- Tape, Signs, Labels, and Tags: With 5S, everything has its place. Floor tape defines work cells, high-traffic areas, potential hazards, and equipment and machinery locations. Signs, labels, and tags are needed to designate tool and material locations.
- Shadow Boards / Peg Boards: Each work cell or area should have a shadow board or peg board for tool and consumable placement. Outline or trace the tools on the board and use hooks or stoppers to keep the tools in place. Proper labeling is also required so that similar tools aren’t improperly placed.
What About Safety?
Employee safety has become increasingly important in today’s manufacturing environments. That’s why some advocate for “safety” as the sixth criterion. 6S systems focus on clearly defining safety risks while minimizing hazards and obstructions. Work cells should be designed with ergonomics in mind.
Employees should have minimal movements to perform work tasks without over-exerting themselves. The goal is to mitigate the impact or incidence of injury to avoid the high costs of employee absenteeism. Companies now see absenteeism as a detrimental cost driver. The goal is to reduce this waste by ensuring that worker safety is a priority.
How do We Identify Waste?
Identifying waste can seem somewhat daunting. Where exactly do you start? Fortunately, 5S is a continuous improvement methodology. The goal is to work at it continuously. It’s a task without an end date. There is no timetable. It’s a continuous feedback loop where each improvement is used to learn and grow.
There are several ways to identify waste. Spaghetti diagrams map the movement of parts, people, materials, and work-in-process parts on their shop floor. These diagrams can quickly identify excessive movement and uneven workflows.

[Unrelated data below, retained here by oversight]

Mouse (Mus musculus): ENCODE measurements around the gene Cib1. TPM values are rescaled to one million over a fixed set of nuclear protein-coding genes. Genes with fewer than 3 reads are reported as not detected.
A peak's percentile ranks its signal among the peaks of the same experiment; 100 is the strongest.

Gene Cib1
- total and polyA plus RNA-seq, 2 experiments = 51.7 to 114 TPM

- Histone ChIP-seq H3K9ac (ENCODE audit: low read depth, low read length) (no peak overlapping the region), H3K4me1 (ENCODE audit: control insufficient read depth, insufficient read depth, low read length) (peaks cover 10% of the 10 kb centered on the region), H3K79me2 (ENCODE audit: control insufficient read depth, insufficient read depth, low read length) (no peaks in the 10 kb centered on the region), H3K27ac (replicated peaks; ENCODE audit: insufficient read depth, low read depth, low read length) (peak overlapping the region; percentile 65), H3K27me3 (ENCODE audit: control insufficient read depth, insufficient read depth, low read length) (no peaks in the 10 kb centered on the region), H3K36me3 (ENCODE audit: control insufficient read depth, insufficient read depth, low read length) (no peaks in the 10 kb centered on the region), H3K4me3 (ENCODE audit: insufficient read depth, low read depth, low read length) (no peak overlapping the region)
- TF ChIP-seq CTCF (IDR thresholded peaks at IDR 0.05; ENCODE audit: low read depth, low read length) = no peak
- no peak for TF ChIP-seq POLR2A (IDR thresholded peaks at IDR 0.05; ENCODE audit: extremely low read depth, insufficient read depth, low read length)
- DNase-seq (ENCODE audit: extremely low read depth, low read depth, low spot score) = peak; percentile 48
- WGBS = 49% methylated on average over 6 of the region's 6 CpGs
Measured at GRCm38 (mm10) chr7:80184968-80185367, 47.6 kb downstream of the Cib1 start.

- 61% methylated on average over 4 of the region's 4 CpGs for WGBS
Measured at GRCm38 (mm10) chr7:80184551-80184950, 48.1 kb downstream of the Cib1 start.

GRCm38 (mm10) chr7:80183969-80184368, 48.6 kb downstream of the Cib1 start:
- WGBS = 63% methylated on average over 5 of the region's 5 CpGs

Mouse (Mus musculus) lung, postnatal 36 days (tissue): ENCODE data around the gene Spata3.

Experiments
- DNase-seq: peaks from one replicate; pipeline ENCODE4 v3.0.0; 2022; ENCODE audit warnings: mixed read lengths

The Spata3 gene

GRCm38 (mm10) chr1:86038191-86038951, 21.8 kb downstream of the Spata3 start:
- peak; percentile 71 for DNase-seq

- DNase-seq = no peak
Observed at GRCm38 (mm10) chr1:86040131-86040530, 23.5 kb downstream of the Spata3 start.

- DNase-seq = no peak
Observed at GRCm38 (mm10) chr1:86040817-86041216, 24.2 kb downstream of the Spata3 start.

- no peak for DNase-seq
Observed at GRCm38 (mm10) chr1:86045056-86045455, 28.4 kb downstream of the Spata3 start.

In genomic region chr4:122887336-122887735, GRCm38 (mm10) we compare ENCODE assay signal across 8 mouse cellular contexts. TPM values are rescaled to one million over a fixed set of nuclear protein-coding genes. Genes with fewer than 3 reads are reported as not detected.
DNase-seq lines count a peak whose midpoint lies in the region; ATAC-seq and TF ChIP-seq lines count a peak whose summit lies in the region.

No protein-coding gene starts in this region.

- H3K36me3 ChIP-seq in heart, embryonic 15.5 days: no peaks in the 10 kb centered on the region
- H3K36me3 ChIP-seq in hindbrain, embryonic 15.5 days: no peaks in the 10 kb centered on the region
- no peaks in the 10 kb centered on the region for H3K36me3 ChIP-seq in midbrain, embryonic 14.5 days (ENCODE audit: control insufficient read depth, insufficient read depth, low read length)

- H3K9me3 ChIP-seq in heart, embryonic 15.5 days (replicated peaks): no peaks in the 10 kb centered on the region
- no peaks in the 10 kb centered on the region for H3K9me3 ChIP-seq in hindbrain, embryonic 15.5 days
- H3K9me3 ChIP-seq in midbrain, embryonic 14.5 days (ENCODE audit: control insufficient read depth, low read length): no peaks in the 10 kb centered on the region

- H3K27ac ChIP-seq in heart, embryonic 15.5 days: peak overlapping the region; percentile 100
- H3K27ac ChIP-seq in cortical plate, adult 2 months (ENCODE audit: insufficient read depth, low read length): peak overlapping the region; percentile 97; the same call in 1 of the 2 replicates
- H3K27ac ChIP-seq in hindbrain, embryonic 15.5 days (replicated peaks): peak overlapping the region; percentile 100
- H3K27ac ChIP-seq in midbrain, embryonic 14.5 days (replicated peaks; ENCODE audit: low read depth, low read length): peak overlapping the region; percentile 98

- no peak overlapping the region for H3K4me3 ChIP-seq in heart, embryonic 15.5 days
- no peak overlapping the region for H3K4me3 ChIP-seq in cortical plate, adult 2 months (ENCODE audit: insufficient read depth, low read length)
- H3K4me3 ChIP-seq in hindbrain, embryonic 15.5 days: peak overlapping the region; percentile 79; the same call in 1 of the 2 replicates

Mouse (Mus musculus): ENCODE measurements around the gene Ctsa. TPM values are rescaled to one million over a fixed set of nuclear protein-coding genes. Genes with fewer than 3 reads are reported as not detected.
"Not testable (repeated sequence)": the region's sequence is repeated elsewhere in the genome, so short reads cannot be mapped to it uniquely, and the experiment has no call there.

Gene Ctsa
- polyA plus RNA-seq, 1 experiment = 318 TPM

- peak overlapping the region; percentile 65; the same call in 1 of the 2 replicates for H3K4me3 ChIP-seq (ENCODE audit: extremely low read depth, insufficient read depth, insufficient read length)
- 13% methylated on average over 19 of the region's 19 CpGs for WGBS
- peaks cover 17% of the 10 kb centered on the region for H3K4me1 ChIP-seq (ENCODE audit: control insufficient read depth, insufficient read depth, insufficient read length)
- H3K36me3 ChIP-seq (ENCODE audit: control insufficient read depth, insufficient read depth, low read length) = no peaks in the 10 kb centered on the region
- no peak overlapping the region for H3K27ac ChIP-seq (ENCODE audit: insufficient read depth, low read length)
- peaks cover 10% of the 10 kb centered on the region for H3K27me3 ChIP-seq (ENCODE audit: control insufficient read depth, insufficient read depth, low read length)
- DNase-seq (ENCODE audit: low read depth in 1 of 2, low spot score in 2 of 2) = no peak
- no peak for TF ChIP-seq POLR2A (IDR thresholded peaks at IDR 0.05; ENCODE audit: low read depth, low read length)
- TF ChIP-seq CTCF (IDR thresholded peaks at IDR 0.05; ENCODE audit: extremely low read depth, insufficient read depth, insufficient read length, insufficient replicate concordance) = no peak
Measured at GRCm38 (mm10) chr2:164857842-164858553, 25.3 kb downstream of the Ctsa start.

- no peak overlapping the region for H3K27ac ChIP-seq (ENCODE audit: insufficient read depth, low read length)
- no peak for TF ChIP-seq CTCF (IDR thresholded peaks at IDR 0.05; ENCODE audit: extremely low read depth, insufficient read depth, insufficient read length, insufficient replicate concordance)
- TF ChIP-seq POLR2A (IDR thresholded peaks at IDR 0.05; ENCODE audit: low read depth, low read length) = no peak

Another method includes using Value Stream Mapping (VSM). This highly effective lean manufacturing tool allows companies to define the current amount of waste in their processes, starting from their customer through production and shipping.
However, as impressive as these tools are, nothing compares to seeing work performed in real-time.
Your employees hold all the keys to process improvement. They know where the bottlenecks are.
They know what causes lost time and where the waste is. Leveraging their experience, know-how, and problem-solving expertise will help improve efficiencies and productivity.
5S is just a tool, but your employees are critical to making it work.
FLEXPIPE: with lean concepts in mind
An innovator in modular handling systems, Flexpipe has developed a large customer base across North America. Flexpipe is not only less expensive (30% less) than its competitors, but it also offers multiple customer-centric services to help customers easily integrate pipe and joint systems into their manufacturing systems.
These services include on-site visits and assessments, custom builds, excellent after-sales support and the first-of-its-kind free Flexpipe Creator extension to support material handling system designs made of modular materials.